According to Dailymail, the woman identified as Grace Akintaro, 24, pretended to be 'Amanda Jenson' and even spoke to at least two of her victims on the phone, persuading them to send her money for travel and expenses ahead of romantic rendezvous.
She was helped by Victoria Nwogu, 22, who admitted laundering some of the money on Akintaro received. While confessing in court, Akintaro told Woolwich Crown Court that she began the scam because she was 'naive and used by this person I was in love with', and admitted asking for more cash from her victims claiming she needed to pay off debts.
The men were convinced their online romances with Amanda were genuine but dates were cancelled with one excuse after another.
Akintaro, of Greenwich pleaded guilty to seven counts of fraud between August 1, 2014 and December 2, 2015. The same charges were dropped against Nwogu, also of Greenwich, who pleaded guilty to one count of laundering £3,490 between April 29 and May 6, 2015.
Judge Nicholas Heathcote Williams QC said: 'Judging by what the victims say there were detrimental effects, both psychologically and financially.
'They were expecting to get their money back, they thought they were loaning the money.'
Victims were given different set bank account details to pay larger sums and told they belonged to her mother or landlord.
Akintaro even sent fake documents used to provide evidence that Amanda Jenson was due to receive an inheritance from a relative and would then be able to pay the money back.
One of the victims handed over a total of more than £46,000 and a another gave the fraudster money from his dead wife's life assurance policy.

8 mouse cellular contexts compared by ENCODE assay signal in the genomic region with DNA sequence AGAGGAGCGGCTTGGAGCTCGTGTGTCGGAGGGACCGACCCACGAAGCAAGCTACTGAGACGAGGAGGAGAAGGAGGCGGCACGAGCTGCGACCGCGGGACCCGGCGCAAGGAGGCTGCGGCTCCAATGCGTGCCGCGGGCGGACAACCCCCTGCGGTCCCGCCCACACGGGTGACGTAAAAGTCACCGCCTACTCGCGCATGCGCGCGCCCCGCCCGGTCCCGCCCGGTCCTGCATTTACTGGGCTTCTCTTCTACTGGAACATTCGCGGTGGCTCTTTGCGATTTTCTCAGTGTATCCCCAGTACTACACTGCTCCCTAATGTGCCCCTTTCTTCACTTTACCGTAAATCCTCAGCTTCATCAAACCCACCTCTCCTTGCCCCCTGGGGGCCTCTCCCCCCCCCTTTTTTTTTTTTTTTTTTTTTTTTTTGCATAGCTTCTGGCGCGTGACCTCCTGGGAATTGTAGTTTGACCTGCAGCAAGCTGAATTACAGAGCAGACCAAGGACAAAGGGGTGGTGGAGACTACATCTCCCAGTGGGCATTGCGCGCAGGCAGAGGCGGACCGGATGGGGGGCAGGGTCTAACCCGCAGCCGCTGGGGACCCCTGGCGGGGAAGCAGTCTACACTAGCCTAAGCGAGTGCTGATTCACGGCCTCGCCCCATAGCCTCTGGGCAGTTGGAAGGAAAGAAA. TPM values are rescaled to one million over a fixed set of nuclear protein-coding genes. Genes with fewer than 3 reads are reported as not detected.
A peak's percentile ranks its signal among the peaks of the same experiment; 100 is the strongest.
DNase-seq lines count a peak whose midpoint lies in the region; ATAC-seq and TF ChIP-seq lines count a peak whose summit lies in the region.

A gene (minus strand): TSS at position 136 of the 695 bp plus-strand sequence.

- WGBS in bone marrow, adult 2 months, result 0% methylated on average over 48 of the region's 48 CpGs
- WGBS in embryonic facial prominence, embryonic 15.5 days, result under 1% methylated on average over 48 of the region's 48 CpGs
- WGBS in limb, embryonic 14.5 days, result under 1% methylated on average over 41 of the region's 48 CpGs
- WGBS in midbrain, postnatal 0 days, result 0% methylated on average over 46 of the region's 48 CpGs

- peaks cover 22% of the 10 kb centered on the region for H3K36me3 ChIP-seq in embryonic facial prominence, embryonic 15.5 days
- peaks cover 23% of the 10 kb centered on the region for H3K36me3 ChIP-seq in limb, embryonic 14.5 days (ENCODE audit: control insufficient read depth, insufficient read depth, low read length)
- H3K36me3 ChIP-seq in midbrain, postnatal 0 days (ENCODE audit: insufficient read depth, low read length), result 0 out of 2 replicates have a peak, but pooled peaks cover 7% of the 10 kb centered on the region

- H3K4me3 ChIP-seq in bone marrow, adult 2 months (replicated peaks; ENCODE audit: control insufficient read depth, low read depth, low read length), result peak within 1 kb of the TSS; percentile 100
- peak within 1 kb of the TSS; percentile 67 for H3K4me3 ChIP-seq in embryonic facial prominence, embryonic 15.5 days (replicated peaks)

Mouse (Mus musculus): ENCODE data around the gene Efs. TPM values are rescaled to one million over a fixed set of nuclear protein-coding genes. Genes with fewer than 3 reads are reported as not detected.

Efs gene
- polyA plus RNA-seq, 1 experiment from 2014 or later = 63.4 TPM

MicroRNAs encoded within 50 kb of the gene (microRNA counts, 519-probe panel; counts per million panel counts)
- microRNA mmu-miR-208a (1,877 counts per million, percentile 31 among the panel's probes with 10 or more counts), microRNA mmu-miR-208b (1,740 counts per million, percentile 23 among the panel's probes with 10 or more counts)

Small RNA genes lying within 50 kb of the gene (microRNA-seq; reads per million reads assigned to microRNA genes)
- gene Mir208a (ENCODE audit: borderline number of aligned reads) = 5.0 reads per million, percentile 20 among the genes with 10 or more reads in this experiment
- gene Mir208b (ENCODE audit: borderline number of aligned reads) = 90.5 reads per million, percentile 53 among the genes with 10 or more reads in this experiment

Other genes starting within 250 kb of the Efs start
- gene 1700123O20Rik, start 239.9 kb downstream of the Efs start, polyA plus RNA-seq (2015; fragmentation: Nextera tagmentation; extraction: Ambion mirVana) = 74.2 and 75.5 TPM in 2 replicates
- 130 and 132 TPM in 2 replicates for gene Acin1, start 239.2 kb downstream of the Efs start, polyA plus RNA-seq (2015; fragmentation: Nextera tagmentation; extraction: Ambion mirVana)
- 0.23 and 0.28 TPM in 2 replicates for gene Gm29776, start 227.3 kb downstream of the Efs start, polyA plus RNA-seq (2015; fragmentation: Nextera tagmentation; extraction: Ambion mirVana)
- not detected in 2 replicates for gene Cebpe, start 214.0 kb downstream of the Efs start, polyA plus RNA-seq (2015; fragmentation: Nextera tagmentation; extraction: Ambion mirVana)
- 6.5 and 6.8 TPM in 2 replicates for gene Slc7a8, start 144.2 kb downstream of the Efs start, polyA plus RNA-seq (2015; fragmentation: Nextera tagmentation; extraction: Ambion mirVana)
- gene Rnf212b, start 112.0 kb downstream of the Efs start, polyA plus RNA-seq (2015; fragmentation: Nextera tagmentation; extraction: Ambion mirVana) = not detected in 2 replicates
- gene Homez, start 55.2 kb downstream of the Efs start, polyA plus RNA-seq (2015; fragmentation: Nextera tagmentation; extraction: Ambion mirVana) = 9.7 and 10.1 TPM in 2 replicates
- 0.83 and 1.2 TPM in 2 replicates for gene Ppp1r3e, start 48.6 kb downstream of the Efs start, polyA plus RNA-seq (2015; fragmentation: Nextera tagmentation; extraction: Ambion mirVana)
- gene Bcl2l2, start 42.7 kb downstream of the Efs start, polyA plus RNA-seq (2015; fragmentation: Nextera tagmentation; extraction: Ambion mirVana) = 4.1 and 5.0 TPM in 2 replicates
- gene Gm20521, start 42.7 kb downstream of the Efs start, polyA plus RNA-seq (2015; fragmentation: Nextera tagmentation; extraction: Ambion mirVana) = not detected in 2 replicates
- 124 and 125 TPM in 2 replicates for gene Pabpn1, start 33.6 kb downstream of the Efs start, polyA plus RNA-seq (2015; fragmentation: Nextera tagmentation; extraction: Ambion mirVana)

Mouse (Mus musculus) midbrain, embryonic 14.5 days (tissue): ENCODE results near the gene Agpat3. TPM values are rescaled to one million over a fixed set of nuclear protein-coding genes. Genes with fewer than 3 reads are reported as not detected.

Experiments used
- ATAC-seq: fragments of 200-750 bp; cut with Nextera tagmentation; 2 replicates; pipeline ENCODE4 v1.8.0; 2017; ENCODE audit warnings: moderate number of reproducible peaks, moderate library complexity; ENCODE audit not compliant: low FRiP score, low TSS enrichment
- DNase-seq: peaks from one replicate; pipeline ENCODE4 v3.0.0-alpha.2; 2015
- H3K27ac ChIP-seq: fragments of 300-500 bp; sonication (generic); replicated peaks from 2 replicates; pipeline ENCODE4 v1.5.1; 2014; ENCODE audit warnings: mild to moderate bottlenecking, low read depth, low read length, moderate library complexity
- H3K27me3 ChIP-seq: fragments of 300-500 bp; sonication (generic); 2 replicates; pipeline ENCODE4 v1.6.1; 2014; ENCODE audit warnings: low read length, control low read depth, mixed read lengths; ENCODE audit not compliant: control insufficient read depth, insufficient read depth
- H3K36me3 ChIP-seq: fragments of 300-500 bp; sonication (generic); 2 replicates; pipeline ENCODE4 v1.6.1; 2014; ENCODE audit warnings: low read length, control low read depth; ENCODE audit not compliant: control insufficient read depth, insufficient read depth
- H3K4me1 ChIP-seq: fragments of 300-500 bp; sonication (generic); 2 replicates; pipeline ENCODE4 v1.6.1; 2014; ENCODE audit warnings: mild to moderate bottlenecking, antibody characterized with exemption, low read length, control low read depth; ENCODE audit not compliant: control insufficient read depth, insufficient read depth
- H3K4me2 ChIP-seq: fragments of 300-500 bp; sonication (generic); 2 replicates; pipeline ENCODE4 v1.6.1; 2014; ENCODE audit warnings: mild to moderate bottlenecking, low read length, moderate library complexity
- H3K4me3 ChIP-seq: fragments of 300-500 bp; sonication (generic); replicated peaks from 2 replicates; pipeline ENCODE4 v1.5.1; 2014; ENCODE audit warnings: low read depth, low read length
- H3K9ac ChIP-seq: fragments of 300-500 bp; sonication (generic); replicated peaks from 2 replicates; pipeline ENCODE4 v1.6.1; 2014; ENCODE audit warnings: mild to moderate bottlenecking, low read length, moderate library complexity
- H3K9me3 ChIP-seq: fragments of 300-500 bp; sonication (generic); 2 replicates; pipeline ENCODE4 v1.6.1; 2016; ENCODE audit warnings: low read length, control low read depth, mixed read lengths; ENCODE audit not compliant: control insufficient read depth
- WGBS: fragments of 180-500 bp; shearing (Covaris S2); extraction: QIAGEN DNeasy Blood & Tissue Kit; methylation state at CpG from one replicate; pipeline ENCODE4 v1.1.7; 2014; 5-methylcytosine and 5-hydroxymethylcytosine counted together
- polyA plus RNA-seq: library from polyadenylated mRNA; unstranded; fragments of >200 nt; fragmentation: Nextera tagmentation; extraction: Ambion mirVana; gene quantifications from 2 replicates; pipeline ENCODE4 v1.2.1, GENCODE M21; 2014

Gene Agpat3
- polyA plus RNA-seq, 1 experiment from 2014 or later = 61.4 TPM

Another man took out an equity release on his house to pay her money.
One victim was told to go to a London airport to meet 'Amanda Jenson' who was on an inbound flight. As he was standing outside the arrivals lounge he was called on his mobile and told she could see him waiting but had been held up by customs officials and needed more money before she could be released.
Police know Akintaro visited bank branches at least sixteen times, withdrawing £23,000 of the victims' cash. The total loss is £104,962 and prosecutor Kevin Dent said: 'The amounts going through Miss Akintaro's bank accounts add up to just over one hundred thousand pounds and directly link with the seven victims.'
Akintaro used her three bank accounts and a paypal account to transfer the money, but claims all she has to show for it is a £5,000 Renault Clio and a few hundred pounds.
The judge added: 'It was not a peripheral role because she was talking over the net.
'We are looking at high culpability because of the high number of victims and long period of time.
'These were romance frauds and the fact I am ordering a pre-sentence report is no indication as to the sentence. There is a real prospect she will go to prison.'
Mr Dent added: 'There would have to be a female involved and that was Miss Akintaro.
'She may not have been at the top of this, but played a role over a period of time.'
Detective Constable Mark Cresswell, of the Met's Fraud and Linked Crime Online (FALCON) unit, said: 'We managed to identify seven victims of this fraud but I suspect there are many more who have not contacted police.
'Romance fraud is often an under-reported crime as victims can be left feeling embarrassed about the sum of money they have handed over to someone they have never met.
'One of the victims we identified in this case said he had not reported it to police because he thought he felt he had been a "foolish old man".'
A Match spokesperson said: 'We are appalled by these crimes and welcome the convictions in this case. Sadly, there is a tiny minority of people who set out to harm others and while this is not confined to dating sites or even the internet, those who do should be brought to justice.
'Our member's safety is our highest priority and we regularly advise our community to be vigilant, to report any suspicious activity and follow the safety recommendations available online and through the app.'
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